Twitter, Instagram, Snapchat, Facebook, LinkedIn. These names are now part of our daily lives.
By Sarah Langot
And yet there are people who are fighting their own cyber-addiction by trying to get off these social media sites.
Sylvain is a master’s student in communication, and he works in film. He is in his twenties, and does not use social media very much at all.
Sylvain communicates with his entourage through WhatsApp, but that’s about all. He’s tried Twitter in the past. On Twitter he read the news, and amused himself by following the debates of the day. That platform also allowed him to access simplified pieces by journalists who interested him.
Nonetheless, he doesn’t regret not using it anymore. What turned him off was the sale of user data by the major websites. And he thinks that Facebook is an open door for spies.
At Your Own Risk
Sylvain also thinks these sites are designed to be addictive. For example, when we refresh our news site out of fear of missing the latest news items, it’s a form of anxiety. He compares this reflex with changing channels constantly on a TV.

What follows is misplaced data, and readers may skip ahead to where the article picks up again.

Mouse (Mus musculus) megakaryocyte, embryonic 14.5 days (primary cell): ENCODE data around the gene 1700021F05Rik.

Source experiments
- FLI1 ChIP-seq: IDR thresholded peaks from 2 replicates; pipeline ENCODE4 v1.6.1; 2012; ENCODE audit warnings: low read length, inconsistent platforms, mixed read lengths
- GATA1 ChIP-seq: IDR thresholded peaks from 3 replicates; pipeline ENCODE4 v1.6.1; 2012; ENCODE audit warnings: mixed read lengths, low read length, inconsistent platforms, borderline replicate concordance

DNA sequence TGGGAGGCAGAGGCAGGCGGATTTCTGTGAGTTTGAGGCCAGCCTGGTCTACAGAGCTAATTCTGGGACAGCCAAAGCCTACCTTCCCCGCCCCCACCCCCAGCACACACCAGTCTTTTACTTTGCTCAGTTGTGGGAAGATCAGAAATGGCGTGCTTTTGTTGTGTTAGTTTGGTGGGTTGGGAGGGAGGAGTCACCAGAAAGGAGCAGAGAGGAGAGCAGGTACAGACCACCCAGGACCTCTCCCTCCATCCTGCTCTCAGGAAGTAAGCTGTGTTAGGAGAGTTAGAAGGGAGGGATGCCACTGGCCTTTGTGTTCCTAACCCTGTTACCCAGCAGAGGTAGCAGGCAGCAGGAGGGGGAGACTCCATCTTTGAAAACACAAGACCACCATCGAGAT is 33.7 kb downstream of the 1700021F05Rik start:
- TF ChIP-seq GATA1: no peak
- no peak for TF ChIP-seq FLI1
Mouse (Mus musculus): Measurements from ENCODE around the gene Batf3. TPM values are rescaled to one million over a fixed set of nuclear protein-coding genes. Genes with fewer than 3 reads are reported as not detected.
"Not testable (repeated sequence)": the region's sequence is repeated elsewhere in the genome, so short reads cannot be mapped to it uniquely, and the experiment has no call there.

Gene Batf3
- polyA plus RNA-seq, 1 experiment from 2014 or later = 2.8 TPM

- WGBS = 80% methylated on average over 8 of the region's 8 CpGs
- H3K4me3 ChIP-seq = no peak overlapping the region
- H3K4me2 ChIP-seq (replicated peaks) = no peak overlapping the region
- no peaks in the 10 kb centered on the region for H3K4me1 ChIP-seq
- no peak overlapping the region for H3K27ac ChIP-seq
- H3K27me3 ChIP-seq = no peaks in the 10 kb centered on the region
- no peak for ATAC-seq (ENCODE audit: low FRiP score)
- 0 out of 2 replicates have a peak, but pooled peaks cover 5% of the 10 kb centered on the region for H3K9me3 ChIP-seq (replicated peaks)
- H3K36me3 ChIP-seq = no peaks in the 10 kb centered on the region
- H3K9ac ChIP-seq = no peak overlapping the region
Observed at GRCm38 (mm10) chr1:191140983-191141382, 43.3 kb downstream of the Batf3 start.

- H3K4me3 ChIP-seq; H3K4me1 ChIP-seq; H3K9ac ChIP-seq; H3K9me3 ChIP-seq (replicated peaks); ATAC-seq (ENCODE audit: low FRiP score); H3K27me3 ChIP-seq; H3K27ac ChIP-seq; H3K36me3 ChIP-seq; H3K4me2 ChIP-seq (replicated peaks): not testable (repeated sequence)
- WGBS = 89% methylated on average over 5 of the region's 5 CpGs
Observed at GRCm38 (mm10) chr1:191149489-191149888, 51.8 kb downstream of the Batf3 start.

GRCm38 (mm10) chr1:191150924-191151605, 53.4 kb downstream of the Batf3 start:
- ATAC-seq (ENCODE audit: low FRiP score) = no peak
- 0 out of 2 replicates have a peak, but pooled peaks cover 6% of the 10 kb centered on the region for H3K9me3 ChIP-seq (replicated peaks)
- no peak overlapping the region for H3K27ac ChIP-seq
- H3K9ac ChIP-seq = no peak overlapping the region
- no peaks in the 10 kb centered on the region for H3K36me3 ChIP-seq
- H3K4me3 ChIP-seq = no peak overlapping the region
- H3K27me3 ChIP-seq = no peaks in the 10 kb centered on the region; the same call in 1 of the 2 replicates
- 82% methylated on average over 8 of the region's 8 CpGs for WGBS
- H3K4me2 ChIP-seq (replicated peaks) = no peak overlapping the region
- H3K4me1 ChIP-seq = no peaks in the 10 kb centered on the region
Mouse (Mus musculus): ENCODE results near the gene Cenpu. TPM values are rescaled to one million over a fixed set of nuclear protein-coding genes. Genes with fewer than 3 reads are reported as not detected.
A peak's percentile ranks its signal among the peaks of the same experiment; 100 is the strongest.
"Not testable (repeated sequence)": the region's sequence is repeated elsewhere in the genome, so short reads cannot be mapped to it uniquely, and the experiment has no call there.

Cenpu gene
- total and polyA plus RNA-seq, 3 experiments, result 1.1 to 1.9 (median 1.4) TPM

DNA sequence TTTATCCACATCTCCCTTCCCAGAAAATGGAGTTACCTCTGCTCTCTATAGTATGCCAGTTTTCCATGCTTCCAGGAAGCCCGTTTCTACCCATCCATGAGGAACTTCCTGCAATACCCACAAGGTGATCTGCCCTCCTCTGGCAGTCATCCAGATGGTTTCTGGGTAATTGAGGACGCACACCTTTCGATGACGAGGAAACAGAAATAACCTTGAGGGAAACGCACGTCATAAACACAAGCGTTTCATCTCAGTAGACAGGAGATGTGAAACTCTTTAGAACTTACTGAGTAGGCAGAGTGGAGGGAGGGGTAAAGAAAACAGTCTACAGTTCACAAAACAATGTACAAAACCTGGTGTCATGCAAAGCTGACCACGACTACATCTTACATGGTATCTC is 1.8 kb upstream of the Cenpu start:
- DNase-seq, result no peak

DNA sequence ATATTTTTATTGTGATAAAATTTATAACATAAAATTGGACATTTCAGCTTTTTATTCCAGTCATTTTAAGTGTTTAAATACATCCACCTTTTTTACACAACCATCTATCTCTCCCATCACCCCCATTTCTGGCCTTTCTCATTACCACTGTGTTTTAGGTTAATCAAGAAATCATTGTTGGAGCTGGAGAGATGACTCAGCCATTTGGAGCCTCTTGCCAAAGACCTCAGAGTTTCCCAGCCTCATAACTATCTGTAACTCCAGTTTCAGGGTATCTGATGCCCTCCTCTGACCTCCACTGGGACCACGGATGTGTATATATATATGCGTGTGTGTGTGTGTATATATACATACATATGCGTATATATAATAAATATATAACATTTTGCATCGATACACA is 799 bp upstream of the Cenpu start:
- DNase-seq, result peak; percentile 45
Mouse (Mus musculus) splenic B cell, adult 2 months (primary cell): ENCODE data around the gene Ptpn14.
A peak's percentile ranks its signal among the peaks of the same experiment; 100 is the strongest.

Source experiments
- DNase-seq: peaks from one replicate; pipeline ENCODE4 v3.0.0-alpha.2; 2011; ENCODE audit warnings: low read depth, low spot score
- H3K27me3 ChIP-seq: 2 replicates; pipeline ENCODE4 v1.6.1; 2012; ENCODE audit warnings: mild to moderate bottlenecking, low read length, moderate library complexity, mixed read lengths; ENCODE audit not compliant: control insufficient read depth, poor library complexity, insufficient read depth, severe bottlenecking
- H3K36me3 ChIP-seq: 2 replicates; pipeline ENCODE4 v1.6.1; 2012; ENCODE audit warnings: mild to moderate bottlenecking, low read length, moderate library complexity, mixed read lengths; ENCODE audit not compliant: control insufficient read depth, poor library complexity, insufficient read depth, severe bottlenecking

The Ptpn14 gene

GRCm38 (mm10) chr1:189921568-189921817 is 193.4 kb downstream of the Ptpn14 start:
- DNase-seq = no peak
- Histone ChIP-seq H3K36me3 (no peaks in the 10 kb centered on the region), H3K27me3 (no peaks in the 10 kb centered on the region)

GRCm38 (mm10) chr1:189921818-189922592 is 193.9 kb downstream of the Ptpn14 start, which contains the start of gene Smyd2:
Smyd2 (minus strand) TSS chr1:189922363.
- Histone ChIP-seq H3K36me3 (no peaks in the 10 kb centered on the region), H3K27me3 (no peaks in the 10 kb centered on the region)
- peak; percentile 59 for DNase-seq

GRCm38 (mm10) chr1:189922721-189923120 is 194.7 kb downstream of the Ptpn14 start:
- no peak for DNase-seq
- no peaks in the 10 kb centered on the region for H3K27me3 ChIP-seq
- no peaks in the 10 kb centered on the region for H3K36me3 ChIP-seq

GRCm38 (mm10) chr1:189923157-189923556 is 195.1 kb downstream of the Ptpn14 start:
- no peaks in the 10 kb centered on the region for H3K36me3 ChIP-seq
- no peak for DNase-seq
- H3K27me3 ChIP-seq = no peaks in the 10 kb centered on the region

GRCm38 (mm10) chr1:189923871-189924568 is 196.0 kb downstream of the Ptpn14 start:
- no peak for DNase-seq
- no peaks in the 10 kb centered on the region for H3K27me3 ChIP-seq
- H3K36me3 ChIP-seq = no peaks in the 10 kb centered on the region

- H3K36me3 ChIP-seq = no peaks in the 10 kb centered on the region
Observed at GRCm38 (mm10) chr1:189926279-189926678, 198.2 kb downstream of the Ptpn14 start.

This may be linked to a form of anxiety, to a need to be up-to-date on everything that’s happening all the time.
Sylvain believes that everyone invents a personality when they use social media. Over time, the difference between that made-up personality and the real social media user becomes problematic.
According to him, the projection of an ideal happens as we mould our avatar. “This phenomenon provokes a deep sadness when we’re confronted with reality. All these social media platforms break us down,” he says. He sees it as a “conservative” system in the sense of conservation, as “an algorithm collects data and figures out our preferences. The platform we use sends us back what we’d like to see, which plunges us into a bubble.”